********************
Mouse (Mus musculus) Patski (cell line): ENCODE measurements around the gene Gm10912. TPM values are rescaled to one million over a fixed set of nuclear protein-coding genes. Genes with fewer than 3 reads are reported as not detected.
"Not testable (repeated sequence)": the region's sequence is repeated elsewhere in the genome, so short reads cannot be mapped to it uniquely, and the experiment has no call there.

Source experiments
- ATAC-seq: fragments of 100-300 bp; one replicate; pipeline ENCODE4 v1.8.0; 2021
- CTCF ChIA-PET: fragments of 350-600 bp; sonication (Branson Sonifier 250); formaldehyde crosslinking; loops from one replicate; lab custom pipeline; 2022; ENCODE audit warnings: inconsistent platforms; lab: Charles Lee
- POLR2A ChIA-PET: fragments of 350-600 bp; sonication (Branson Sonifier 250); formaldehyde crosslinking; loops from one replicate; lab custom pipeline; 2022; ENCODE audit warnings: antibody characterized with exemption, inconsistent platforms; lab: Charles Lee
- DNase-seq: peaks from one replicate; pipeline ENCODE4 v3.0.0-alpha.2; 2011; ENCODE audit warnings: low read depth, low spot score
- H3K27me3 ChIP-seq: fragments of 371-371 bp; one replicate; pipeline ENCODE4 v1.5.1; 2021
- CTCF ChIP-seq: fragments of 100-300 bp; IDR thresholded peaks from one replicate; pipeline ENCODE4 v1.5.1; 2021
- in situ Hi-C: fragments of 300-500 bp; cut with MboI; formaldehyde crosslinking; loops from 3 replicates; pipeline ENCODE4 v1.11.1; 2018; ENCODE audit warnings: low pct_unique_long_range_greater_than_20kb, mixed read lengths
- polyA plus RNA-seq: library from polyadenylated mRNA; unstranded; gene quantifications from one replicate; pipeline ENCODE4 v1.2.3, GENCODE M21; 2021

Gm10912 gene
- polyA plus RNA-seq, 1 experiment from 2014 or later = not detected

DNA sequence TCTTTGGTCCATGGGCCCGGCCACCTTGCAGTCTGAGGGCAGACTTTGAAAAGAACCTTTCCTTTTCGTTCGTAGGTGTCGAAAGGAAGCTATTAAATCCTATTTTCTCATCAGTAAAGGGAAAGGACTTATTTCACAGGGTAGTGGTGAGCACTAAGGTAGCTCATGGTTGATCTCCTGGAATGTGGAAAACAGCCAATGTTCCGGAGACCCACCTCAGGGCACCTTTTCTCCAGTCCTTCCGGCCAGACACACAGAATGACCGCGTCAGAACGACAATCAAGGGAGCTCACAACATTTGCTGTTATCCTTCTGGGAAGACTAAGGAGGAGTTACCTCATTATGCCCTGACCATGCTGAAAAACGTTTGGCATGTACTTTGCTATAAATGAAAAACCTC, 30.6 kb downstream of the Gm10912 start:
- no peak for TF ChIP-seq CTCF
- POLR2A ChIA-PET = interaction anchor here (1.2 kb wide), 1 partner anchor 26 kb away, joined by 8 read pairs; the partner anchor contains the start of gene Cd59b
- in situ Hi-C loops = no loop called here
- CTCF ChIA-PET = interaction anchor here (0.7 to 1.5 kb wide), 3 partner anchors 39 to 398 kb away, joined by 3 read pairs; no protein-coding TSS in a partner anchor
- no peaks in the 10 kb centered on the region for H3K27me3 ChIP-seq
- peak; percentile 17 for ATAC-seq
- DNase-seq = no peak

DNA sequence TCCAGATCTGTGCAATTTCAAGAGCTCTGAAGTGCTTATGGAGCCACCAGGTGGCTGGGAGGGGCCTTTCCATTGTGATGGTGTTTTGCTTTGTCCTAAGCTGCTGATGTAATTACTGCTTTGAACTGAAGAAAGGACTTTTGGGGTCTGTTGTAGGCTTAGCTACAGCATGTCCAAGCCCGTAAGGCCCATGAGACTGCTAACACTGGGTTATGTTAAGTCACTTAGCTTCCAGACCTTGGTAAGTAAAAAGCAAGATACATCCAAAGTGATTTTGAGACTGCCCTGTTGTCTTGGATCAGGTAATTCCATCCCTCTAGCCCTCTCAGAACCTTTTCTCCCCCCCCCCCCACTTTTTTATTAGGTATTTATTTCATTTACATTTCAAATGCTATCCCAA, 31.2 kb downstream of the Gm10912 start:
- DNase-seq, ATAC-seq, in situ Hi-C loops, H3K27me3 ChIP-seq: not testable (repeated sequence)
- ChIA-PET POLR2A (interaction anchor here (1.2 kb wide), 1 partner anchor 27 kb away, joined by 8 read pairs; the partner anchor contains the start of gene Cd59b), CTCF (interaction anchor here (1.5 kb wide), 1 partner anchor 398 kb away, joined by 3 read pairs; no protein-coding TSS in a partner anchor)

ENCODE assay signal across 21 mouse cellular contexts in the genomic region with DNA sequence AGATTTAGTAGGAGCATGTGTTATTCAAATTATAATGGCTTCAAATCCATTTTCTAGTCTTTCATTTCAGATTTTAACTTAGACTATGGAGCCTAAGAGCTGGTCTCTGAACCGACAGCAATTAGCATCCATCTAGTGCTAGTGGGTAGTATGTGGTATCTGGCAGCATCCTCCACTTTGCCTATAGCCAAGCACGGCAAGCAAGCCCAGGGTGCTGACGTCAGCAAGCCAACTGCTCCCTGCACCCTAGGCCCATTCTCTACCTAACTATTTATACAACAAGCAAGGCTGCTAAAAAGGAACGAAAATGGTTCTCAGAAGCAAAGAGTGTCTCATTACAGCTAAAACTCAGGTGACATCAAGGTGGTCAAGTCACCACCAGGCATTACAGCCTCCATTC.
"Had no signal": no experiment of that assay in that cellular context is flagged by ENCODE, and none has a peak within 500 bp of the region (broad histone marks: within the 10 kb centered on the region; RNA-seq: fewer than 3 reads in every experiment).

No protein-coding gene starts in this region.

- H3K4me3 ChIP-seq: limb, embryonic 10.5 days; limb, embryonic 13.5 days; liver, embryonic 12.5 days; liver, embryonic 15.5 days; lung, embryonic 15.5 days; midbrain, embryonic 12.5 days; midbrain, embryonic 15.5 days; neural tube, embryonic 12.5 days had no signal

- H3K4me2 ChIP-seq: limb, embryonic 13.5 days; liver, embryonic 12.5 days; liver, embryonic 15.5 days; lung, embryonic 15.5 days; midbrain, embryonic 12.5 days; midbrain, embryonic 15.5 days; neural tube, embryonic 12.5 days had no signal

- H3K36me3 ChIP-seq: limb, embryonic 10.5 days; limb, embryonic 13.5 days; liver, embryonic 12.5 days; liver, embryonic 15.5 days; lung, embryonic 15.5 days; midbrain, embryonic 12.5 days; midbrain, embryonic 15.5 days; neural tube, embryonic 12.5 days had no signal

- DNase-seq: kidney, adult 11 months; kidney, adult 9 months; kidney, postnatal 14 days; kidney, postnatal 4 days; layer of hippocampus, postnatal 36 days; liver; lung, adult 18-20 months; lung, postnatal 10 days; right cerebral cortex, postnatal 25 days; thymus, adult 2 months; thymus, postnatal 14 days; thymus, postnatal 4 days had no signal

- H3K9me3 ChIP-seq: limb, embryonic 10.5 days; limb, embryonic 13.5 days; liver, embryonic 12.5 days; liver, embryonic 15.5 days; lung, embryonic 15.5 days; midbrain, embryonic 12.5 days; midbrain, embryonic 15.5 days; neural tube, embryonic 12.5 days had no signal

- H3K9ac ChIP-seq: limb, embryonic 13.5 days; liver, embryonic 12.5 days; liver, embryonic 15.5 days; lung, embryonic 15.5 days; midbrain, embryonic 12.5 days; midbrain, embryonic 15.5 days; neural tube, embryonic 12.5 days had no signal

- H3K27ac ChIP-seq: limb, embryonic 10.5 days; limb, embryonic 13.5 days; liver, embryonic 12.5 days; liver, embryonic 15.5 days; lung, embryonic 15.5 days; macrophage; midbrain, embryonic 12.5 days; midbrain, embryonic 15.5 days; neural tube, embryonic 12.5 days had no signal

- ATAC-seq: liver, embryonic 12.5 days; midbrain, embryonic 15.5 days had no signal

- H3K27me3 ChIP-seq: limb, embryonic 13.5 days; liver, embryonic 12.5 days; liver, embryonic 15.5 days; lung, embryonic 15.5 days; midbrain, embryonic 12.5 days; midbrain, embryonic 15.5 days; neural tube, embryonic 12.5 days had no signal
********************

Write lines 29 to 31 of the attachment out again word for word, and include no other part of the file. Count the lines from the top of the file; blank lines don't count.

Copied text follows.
- H3K4me2 ChIP-seq: limb, embryonic 13.5 days; liver, embryonic 12.5 days; liver, embryonic 15.5 days; lung, embryonic 15.5 days; midbrain, embryonic 12.5 days; midbrain, embryonic 15.5 days; neural tube, embryonic 12.5 days had no signal

- H3K36me3 ChIP-seq: limb, embryonic 10.5 days; limb, embryonic 13.5 days; liver, embryonic 12.5 days; liver, embryonic 15.5 days; lung, embryonic 15.5 days; midbrain, embryonic 12.5 days; midbrain, embryonic 15.5 days; neural tube, embryonic 12.5 days had no signal

- DNase-seq: kidney, adult 11 months; kidney, adult 9 months; kidney, postnatal 14 days; kidney, postnatal 4 days; layer of hippocampus, postnatal 36 days; liver; lung, adult 18-20 months; lung, postnatal 10 days; right cerebral cortex, postnatal 25 days; thymus, adult 2 months; thymus, postnatal 14 days; thymus, postnatal 4 days had no signal